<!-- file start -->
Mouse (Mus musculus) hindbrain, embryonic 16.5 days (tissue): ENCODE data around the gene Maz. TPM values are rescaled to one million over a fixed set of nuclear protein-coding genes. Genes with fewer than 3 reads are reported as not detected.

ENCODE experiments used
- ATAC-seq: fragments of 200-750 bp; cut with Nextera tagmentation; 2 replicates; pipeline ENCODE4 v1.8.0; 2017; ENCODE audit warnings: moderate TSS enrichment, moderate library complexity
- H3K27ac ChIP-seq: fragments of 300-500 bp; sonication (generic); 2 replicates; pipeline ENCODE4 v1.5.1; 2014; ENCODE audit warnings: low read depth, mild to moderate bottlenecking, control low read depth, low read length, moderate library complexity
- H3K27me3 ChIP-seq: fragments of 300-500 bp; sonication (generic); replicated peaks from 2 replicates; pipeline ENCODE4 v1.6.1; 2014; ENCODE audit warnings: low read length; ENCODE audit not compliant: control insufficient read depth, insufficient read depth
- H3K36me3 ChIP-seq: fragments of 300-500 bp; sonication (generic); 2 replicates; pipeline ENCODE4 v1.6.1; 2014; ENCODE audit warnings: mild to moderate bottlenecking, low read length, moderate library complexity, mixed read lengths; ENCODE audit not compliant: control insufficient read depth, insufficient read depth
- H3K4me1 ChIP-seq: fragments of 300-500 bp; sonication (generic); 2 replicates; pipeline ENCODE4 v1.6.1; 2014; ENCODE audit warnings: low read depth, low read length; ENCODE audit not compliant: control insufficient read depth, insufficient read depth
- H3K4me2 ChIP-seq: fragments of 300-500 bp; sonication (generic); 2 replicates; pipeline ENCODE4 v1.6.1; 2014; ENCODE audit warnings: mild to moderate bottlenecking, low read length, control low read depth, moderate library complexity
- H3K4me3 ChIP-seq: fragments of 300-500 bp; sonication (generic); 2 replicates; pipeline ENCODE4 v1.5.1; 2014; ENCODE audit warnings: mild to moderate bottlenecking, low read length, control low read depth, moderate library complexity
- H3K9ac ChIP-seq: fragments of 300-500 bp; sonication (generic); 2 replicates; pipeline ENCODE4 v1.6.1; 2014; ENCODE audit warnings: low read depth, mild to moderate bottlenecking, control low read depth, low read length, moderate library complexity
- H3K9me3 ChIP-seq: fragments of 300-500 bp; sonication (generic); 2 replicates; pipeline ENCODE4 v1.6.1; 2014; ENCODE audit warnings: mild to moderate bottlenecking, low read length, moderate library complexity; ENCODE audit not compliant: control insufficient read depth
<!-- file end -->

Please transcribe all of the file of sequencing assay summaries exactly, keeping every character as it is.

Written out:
Mouse (Mus musculus) hindbrain, embryonic 16.5 days (tissue): ENCODE data around the gene Maz. TPM values are rescaled to one million over a fixed set of nuclear protein-coding genes. Genes with fewer than 3 reads are reported as not detected.

ENCODE experiments used
- ATAC-seq: fragments of 200-750 bp; cut with Nextera tagmentation; 2 replicates; pipeline ENCODE4 v1.8.0; 2017; ENCODE audit warnings: moderate TSS enrichment, moderate library complexity
- H3K27ac ChIP-seq: fragments of 300-500 bp; sonication (generic); 2 replicates; pipeline ENCODE4 v1.5.1; 2014; ENCODE audit warnings: low read depth, mild to moderate bottlenecking, control low read depth, low read length, moderate library complexity
- H3K27me3 ChIP-seq: fragments of 300-500 bp; sonication (generic); replicated peaks from 2 replicates; pipeline ENCODE4 v1.6.1; 2014; ENCODE audit warnings: low read length; ENCODE audit not compliant: control insufficient read depth, insufficient read depth
- H3K36me3 ChIP-seq: fragments of 300-500 bp; sonication (generic); 2 replicates; pipeline ENCODE4 v1.6.1; 2014; ENCODE audit warnings: mild to moderate bottlenecking, low read length, moderate library complexity, mixed read lengths; ENCODE audit not compliant: control insufficient read depth, insufficient read depth
- H3K4me1 ChIP-seq: fragments of 300-500 bp; sonication (generic); 2 replicates; pipeline ENCODE4 v1.6.1; 2014; ENCODE audit warnings: low read depth, low read length; ENCODE audit not compliant: control insufficient read depth, insufficient read depth
- H3K4me2 ChIP-seq: fragments of 300-500 bp; sonication (generic); 2 replicates; pipeline ENCODE4 v1.6.1; 2014; ENCODE audit warnings: mild to moderate bottlenecking, low read length, control low read depth, moderate library complexity
- H3K4me3 ChIP-seq: fragments of 300-500 bp; sonication (generic); 2 replicates; pipeline ENCODE4 v1.5.1; 2014; ENCODE audit warnings: mild to moderate bottlenecking, low read length, control low read depth, moderate library complexity
- H3K9ac ChIP-seq: fragments of 300-500 bp; sonication (generic); 2 replicates; pipeline ENCODE4 v1.6.1; 2014; ENCODE audit warnings: low read depth, mild to moderate bottlenecking, control low read depth, low read length, moderate library complexity
- H3K9me3 ChIP-seq: fragments of 300-500 bp; sonication (generic); 2 replicates; pipeline ENCODE4 v1.6.1; 2014; ENCODE audit warnings: mild to moderate bottlenecking, low read length, moderate library complexity; ENCODE audit not compliant: control insufficient read depth